By Steve Byers
Like many of us, I’m fascinated with the various stories coming out of the death of Osama bin Laden. Unlike most, I suspect, I’m especially fascinated by foreign takes on the story — for example, the death is described as a “hit” and a “slaying” in the Asia Times, terms we’re unlikely to read here. Nor are we going to read much in American media like the column headed “U.S. Spins Web of Self-Deceit,” which ties Osama’s death, oil, banking and governmental lies— both in America and Pakistan — all together.
Similarly, looking at stories in the Pakistani or Indian press is instructive, in that they, too, take radically different slants. I also regularly check stories from media in Australia, Europe (especially Britain and Germany) and other localities as well as Al-Jeezra English (where you can find this excellent column by Richard N. Haasson “Beyond Osama bin Laden,” which sheds much light on the Middle East).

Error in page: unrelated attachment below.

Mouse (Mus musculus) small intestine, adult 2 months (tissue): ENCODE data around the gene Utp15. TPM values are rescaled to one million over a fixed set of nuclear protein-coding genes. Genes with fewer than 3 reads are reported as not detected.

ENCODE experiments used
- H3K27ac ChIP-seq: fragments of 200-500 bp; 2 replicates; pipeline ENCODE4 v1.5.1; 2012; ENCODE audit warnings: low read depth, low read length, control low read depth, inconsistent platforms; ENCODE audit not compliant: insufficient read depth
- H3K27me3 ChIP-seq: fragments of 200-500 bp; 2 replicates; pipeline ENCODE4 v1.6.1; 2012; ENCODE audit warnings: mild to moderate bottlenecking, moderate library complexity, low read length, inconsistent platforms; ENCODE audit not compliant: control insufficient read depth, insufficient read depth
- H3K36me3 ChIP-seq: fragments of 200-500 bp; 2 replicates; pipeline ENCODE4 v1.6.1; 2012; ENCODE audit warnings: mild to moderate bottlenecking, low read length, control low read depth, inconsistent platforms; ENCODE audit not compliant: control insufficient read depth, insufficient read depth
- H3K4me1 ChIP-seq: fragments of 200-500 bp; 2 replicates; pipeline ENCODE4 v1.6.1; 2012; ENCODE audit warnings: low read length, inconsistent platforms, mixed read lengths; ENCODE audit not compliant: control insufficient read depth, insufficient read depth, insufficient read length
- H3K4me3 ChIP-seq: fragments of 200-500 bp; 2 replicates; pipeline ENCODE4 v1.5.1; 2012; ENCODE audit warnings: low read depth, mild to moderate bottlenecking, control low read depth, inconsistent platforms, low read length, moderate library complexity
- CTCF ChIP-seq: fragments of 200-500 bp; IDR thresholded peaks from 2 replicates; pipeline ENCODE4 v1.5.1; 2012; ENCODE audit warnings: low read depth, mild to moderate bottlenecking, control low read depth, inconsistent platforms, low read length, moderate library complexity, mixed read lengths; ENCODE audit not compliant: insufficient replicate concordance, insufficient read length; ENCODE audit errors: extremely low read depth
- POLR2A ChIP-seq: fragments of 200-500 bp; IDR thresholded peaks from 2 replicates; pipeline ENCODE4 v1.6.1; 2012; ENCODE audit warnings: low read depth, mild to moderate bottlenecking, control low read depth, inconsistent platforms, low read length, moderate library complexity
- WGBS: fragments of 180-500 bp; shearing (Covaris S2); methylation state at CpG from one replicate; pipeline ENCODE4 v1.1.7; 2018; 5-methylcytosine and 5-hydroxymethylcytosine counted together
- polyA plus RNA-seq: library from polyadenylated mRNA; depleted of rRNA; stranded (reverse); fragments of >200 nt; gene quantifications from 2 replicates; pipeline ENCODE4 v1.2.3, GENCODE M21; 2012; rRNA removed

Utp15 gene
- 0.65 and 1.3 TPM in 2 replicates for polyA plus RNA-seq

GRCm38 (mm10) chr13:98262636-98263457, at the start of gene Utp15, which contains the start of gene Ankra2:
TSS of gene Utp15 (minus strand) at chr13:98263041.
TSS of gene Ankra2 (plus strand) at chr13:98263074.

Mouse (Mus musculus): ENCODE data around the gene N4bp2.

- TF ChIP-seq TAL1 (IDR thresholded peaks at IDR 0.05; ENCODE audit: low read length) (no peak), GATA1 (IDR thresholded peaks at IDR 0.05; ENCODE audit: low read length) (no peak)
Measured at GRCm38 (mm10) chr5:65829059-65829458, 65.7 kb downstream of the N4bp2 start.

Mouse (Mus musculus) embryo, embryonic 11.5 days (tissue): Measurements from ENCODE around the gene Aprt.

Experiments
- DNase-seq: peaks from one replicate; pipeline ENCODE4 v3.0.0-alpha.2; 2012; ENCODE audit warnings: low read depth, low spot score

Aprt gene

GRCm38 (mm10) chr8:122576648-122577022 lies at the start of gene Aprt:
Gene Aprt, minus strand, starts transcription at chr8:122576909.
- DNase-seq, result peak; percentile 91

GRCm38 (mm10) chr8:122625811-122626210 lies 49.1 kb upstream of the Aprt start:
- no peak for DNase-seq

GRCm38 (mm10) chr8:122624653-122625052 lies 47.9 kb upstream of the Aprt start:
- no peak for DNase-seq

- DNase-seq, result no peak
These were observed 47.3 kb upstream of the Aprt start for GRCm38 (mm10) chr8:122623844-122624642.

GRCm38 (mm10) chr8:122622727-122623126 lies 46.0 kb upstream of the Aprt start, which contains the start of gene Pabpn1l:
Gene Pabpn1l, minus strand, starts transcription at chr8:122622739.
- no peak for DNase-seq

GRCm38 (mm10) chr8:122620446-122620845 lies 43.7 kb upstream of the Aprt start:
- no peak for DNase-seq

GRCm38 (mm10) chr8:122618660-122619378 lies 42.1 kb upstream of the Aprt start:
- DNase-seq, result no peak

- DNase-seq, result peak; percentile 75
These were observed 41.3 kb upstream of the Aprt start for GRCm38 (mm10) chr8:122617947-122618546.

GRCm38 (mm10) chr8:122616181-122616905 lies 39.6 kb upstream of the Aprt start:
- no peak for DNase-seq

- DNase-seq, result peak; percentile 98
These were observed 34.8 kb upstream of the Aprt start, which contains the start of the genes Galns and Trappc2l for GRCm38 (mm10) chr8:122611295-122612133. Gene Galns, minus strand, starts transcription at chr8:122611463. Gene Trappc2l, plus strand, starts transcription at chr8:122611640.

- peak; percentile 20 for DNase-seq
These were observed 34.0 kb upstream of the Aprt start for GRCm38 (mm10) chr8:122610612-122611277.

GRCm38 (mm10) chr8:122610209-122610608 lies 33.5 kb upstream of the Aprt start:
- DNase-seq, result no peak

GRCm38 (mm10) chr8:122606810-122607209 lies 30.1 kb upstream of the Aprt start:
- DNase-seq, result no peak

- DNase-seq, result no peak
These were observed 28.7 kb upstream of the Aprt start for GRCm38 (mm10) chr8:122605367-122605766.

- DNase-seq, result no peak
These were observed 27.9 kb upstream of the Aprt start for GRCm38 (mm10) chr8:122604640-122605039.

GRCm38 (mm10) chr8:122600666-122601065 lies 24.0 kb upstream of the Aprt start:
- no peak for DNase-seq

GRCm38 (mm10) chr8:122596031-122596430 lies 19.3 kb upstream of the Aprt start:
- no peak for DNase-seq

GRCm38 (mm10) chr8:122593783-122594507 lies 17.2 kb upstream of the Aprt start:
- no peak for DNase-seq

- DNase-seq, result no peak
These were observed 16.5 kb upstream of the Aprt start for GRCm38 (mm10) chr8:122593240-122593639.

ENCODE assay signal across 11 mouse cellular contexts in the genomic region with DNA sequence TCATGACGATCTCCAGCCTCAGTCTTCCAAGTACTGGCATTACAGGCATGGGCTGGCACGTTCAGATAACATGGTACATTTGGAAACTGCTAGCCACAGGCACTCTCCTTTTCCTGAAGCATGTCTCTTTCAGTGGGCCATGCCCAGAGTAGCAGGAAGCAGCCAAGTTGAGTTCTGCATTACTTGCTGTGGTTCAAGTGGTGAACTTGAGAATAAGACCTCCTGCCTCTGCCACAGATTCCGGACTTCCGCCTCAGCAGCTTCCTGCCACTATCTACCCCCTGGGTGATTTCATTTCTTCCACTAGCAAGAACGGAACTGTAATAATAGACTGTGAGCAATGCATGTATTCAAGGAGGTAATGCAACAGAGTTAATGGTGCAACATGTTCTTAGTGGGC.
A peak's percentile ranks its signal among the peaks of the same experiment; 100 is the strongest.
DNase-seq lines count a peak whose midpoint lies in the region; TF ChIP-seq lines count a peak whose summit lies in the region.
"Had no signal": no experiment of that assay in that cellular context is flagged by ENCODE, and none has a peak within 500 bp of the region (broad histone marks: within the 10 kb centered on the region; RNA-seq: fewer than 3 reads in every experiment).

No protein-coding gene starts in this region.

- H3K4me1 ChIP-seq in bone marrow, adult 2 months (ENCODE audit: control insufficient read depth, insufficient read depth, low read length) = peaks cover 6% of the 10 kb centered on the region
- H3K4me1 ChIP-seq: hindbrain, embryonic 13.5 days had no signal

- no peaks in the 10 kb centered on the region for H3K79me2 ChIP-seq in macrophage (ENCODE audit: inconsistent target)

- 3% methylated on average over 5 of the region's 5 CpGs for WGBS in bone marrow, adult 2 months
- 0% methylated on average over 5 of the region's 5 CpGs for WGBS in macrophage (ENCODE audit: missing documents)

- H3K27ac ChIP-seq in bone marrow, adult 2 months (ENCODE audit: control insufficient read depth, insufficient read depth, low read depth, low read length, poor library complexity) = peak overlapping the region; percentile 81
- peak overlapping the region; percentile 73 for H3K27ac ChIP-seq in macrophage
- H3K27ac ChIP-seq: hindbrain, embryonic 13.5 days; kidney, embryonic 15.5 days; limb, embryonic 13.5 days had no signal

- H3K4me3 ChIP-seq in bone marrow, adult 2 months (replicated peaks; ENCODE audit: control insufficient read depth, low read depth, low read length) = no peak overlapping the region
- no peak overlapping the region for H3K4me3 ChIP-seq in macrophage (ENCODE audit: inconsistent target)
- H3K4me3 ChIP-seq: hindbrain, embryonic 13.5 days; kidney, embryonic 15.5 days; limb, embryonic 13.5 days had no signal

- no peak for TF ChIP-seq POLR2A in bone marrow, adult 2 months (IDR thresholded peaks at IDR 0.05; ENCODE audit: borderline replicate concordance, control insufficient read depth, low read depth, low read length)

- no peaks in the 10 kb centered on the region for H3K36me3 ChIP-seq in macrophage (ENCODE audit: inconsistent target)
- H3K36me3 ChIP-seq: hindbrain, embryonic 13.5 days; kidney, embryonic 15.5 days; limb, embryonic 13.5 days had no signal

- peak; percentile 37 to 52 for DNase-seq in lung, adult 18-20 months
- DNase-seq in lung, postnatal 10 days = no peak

What makes this search fascinating to me is that we now have the abilities to view these media so easily via newslink.org — and in real time. This is the upside of the new media — it can make us better informed.
On a related note — from the dark side of new media, in my view — as I was searching the Indiaworld.com site, suddenly there was a groupon for “The Best Deal in Milwaukee: Save 50% to 90% in Milwaukee” after I would “confirm your city: Milwaukee.”
Frankly, tracking software like this is scary, and the loss of privacy may ultimately kill the promise of the Internet.
Steve Byers is an Assistant Professor in the Department of Journalism at Marquette University’s Diederich College of Communication.